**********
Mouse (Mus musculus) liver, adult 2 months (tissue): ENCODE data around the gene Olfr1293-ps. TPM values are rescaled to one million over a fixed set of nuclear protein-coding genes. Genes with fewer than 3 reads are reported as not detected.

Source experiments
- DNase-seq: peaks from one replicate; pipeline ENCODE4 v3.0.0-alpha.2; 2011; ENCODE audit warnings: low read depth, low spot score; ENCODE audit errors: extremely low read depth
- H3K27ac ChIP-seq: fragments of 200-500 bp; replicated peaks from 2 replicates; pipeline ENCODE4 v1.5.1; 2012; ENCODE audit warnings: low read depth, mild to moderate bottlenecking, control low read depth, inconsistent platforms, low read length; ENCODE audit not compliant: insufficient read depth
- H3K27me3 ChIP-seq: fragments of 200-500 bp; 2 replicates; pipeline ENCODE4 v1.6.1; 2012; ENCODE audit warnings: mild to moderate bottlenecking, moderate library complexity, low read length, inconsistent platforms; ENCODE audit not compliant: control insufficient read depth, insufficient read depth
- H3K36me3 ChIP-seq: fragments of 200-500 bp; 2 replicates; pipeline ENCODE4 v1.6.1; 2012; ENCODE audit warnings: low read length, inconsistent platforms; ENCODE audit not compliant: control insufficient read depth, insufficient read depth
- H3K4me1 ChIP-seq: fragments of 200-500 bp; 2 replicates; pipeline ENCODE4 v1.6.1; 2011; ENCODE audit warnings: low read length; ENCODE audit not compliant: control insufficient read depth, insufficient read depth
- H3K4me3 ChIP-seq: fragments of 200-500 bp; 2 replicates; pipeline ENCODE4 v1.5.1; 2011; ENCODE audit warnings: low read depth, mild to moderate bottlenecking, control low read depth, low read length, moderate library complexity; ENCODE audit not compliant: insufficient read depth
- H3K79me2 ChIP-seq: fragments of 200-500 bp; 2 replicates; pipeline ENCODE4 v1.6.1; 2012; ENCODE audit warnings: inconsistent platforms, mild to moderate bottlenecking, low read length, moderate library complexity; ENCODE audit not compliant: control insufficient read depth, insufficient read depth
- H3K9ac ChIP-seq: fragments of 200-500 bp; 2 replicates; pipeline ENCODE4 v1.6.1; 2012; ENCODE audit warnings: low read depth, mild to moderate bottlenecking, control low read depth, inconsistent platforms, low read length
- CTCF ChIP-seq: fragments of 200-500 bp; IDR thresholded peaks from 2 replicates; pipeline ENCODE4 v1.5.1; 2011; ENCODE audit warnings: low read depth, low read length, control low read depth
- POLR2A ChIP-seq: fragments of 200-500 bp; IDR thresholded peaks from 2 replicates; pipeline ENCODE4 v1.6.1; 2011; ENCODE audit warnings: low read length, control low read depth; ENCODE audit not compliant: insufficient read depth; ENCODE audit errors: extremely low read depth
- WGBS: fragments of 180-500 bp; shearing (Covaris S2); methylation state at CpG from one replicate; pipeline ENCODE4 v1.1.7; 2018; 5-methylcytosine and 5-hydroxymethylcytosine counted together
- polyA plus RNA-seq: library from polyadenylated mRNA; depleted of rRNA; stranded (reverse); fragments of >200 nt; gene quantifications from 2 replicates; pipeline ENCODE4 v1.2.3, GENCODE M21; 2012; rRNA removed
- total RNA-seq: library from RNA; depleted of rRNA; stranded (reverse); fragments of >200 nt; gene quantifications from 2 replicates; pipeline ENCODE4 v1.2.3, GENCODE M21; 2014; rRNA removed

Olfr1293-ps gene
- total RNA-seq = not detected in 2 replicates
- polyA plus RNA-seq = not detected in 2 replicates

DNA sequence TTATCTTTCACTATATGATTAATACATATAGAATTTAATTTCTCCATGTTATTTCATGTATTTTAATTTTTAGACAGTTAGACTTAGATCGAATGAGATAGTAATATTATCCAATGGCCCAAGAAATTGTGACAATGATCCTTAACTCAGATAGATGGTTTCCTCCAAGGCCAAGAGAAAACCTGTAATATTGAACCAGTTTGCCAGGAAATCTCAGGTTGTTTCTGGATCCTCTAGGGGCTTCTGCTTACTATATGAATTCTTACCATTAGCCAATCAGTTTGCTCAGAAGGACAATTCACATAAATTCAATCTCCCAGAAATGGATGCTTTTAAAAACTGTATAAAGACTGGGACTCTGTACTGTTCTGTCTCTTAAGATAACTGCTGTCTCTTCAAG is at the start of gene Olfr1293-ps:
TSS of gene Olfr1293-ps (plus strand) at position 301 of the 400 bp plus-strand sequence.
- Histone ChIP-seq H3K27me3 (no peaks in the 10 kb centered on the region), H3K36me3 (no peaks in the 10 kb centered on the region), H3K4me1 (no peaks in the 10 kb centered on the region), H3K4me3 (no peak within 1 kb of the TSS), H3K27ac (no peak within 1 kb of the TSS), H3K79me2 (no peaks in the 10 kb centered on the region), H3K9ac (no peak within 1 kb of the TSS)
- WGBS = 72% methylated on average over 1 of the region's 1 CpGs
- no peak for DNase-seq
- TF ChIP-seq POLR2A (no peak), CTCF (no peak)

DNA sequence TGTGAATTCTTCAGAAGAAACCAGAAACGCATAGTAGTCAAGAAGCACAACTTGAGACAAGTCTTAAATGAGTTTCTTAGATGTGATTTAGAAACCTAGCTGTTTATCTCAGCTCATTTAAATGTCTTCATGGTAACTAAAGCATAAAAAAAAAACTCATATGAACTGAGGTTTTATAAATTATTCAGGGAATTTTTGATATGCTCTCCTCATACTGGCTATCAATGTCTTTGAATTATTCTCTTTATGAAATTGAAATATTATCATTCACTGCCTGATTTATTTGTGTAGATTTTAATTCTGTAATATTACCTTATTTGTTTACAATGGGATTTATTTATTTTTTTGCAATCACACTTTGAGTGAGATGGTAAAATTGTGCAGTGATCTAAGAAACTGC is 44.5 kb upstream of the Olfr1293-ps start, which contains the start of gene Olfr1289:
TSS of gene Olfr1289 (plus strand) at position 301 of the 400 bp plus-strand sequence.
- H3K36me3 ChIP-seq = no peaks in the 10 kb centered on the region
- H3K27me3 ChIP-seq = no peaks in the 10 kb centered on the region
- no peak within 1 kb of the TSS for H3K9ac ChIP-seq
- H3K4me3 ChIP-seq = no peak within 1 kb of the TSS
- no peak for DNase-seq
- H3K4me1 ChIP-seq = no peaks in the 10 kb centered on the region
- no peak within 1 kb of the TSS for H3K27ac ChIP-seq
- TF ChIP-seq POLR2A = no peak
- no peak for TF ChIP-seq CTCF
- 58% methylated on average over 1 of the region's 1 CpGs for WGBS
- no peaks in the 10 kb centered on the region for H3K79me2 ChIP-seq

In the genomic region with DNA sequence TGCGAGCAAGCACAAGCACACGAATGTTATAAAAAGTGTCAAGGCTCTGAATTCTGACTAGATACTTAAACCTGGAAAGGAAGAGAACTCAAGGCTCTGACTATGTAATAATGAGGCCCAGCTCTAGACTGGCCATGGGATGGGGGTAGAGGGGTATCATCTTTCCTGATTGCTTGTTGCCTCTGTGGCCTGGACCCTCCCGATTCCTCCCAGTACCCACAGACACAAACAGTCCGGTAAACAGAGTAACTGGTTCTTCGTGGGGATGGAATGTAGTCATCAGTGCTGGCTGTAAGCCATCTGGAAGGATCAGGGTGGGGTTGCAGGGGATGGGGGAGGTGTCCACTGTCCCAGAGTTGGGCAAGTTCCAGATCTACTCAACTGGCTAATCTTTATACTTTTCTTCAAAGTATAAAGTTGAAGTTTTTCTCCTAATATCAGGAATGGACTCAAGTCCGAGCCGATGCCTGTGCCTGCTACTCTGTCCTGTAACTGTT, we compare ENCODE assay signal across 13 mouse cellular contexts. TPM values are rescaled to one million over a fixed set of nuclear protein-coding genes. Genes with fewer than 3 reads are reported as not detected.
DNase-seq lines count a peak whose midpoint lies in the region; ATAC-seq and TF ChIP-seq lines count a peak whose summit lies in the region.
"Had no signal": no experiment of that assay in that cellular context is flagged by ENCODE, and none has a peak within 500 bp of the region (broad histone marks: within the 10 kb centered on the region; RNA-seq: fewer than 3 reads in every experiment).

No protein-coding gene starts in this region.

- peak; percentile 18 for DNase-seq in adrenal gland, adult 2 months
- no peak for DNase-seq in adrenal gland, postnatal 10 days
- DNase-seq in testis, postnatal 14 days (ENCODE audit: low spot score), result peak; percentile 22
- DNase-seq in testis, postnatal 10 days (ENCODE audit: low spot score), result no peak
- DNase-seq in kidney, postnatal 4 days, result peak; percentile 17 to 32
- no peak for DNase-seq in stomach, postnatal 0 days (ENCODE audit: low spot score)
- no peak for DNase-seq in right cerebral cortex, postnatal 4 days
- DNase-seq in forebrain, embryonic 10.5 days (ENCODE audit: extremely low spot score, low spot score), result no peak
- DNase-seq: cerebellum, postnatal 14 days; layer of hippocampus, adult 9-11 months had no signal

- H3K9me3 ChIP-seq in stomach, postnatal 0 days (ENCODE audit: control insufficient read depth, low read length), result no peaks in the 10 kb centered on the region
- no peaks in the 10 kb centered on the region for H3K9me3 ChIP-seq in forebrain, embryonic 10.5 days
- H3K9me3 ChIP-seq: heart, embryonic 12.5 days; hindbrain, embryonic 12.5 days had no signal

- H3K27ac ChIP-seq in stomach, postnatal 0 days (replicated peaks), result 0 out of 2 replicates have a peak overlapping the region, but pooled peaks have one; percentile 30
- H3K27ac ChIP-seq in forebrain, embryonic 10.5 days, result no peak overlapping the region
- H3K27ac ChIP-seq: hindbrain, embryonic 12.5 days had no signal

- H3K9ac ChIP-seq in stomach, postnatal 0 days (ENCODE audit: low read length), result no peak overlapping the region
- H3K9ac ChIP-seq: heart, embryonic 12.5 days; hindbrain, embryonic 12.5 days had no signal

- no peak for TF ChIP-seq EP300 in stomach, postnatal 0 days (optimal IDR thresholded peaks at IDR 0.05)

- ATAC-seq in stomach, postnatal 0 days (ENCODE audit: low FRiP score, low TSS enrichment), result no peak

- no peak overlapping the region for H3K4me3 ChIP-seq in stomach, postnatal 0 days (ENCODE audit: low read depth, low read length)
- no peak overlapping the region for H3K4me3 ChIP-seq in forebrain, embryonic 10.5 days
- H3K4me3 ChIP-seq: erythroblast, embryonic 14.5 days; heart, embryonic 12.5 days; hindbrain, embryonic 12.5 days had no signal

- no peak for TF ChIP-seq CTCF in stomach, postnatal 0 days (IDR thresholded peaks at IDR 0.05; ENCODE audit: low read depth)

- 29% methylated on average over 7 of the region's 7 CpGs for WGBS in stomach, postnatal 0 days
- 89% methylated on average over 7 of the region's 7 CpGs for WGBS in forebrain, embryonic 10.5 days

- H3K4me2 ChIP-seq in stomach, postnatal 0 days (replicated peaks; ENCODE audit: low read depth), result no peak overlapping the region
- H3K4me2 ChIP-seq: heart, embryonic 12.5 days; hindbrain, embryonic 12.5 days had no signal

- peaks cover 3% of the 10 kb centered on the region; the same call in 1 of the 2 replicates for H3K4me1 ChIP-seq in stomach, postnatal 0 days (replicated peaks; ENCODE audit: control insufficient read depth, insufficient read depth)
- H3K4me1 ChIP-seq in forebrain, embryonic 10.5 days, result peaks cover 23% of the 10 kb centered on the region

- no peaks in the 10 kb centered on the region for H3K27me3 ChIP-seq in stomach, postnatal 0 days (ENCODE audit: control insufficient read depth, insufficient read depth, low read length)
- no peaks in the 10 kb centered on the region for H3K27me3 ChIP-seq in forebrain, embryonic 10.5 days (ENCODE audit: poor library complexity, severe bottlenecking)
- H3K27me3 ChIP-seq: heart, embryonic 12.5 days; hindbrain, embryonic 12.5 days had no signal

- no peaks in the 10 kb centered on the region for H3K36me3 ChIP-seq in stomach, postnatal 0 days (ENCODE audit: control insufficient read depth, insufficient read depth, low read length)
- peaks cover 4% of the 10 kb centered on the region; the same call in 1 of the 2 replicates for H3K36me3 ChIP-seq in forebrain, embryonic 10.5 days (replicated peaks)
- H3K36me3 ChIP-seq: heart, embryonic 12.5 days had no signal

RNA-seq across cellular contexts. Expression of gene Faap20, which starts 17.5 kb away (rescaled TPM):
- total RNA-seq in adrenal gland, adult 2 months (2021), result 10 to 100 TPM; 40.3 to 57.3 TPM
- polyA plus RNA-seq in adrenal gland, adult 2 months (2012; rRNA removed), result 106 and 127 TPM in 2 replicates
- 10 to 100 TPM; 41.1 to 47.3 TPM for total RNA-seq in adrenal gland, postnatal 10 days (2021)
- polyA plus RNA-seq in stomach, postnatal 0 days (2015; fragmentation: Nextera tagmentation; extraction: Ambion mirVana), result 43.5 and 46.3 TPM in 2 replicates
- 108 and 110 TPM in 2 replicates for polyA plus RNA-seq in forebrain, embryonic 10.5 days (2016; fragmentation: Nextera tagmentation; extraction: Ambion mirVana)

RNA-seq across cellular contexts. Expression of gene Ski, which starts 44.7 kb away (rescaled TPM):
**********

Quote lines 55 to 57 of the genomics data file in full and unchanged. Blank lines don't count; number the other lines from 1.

- H3K27ac ChIP-seq in forebrain, embryonic 10.5 days, result no peak overlapping the region
- H3K27ac ChIP-seq: hindbrain, embryonic 12.5 days had no signal

- H3K9ac ChIP-seq in stomach, postnatal 0 days (ENCODE audit: low read length), result no peak overlapping the region